A former employee at a psychiatric hospital, who returned to receive treatment for severe depression, has likened the conditions there to healthcare in the early 20th Century.
Mhairi Leslie worked as a specialist mental health physiotherapist at Royal Cornhill in Aberdeen for 18 months before quitting in April.
The 52-year-old subsequently admitted herself to the hospital to recuperate after her chronic depressive disorder worsened.
When she got there, however, she was appalled at the quality of treatment being offered to some patients and with the conditions she saw in ageing wards, likening Cornhill to a hospital from the early 20th century.
It comes as a report was published by the Mental Welfare Commission following an unannounced inspection in October.
The report was critical of the environment in some of the hospital wards and also found that “many patients” had been admitted to the wrong ward.
On one occasion, Ms Leslie claimed a nurse nearly gave her the wrong medication until she questioned what the drugs were. She says the nurse admitted she did not know.
Ms Leslie claims this was against policy and the nurse should have been accompanied by a colleague.
She also claims she went several days without receiving medication and when her mother challenged hospital staff she was told that it was the responsibility of patients to ensure they collected their drugs.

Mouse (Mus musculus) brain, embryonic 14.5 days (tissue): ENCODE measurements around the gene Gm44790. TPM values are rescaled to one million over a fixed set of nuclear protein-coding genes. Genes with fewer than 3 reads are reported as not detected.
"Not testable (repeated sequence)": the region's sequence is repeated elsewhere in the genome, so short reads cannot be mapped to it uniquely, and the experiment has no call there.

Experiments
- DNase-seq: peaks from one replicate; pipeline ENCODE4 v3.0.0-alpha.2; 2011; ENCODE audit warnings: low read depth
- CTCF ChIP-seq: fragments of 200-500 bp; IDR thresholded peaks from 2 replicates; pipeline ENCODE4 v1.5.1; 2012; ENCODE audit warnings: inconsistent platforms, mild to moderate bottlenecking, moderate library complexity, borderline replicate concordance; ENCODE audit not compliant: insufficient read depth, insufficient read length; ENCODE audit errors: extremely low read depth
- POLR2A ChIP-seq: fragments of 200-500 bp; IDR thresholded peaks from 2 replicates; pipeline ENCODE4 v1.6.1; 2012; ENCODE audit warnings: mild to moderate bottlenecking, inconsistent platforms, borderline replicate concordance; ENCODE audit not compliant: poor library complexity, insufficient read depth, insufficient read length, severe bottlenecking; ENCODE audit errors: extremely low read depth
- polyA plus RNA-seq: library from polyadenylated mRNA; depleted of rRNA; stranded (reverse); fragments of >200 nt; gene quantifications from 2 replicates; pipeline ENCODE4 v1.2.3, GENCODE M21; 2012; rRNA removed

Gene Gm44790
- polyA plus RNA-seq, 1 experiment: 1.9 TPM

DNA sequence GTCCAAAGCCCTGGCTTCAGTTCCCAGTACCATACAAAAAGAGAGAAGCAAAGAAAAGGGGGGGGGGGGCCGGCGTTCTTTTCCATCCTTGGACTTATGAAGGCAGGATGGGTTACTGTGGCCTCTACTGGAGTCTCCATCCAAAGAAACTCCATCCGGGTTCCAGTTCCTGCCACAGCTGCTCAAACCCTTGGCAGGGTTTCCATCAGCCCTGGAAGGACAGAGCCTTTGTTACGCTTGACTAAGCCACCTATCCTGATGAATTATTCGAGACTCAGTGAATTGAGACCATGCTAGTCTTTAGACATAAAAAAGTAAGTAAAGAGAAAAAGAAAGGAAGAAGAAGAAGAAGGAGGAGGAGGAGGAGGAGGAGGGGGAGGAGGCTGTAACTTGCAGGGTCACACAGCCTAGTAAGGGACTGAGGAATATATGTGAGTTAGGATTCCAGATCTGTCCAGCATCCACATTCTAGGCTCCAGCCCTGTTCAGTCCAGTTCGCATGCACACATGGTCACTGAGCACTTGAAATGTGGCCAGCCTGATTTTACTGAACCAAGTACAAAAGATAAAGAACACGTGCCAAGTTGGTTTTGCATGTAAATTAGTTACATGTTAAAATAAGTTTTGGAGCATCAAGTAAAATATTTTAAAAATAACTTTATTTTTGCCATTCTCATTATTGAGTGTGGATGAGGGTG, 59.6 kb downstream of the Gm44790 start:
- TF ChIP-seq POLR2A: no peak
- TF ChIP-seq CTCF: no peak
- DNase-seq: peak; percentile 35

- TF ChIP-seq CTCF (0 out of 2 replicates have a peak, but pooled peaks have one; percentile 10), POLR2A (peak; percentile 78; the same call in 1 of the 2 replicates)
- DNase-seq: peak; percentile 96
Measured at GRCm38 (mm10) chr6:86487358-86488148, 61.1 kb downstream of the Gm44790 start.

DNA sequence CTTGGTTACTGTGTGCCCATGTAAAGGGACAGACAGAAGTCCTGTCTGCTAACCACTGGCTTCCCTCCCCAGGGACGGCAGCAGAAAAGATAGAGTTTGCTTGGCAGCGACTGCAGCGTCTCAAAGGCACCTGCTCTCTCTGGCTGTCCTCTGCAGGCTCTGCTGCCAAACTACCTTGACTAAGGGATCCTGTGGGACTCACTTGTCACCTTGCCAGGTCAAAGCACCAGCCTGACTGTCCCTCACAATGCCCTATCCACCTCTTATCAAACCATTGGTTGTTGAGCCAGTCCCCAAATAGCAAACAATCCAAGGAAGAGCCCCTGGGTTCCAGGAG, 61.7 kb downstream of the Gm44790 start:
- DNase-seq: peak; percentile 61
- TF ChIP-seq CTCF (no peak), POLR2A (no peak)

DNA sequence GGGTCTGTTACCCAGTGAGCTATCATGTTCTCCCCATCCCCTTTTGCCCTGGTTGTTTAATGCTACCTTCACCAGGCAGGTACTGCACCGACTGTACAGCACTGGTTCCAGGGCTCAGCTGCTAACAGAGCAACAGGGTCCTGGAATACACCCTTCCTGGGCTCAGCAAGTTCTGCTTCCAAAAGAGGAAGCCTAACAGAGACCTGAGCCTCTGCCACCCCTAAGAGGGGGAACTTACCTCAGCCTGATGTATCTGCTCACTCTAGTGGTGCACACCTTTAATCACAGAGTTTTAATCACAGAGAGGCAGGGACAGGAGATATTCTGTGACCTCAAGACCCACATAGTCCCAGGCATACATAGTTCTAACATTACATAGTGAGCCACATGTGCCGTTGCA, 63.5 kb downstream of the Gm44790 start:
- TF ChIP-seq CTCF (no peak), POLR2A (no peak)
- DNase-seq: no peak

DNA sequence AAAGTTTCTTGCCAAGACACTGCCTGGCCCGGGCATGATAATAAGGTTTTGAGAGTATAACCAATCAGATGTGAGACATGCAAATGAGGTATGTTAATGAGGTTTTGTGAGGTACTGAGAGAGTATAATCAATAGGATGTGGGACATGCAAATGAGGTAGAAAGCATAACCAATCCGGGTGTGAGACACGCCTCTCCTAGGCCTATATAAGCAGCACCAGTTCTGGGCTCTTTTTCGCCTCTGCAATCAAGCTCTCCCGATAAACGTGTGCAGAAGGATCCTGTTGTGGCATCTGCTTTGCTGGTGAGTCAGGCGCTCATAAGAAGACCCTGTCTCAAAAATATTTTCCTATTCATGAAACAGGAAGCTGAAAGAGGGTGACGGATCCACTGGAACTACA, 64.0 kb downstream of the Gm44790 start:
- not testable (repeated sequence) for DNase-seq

Ms Leslie also said she was forced to use her physio expertise to help patients on the elderly patients’ ward, where she was forced to stay due to a lack of staff.
She said: “Most of the time I was just lying on top of my bed feeling depressed.
“You can’t go around making mistakes with medication like that, somebody should be disciplined for that.
“I want the population of Aberdeen to know that’s the state of healthcare in here in 2018.
“People need to know the kind of treatment their relatives will be getting if they are admitted.
“It was like healthcare from 100 years ago.
“I was told when I admitted myself that I would be going into a newer ward and yet I ended up in the elderly patients’ ward.
“I had to help the people in there like I was still working as a physio as they were in danger of falling over.”
The claims come just weeks after an inquiry revealed that David Reid had killed his best friend last October by stabbing him 120 times a day just two days after he was discharged from the hospital, where doctors decided he was not ill enough to warrant compulsory treatment.
Cornhill has been faced with a chronic shortage of staff over the past year and earlier this year two dementia units were temporarily closed. The Brodie Ward was also shut.
The board has since drafted in scores of graduate nurses in an effort to ease the staffing crisis.
A North East MSP has called for an urgent investigation into Ms Leslie’s claims.
Tom Mason said: “These allegations are very worrying and should be investigated as a matter of urgency.
“The staff shortages at Royal Cornhill Hospital have been well-documented and every effort must be made to minimise the impact on patient care.
“This raises serious questions about recent decisions to close some wards at the hospital and the standard of care that is being provided.”
NHS Grampian said it could not comment on the specifics of Ms Leslie’s case but urged her to get in touch with the health board’s feedback service so the claims could be fully investigated.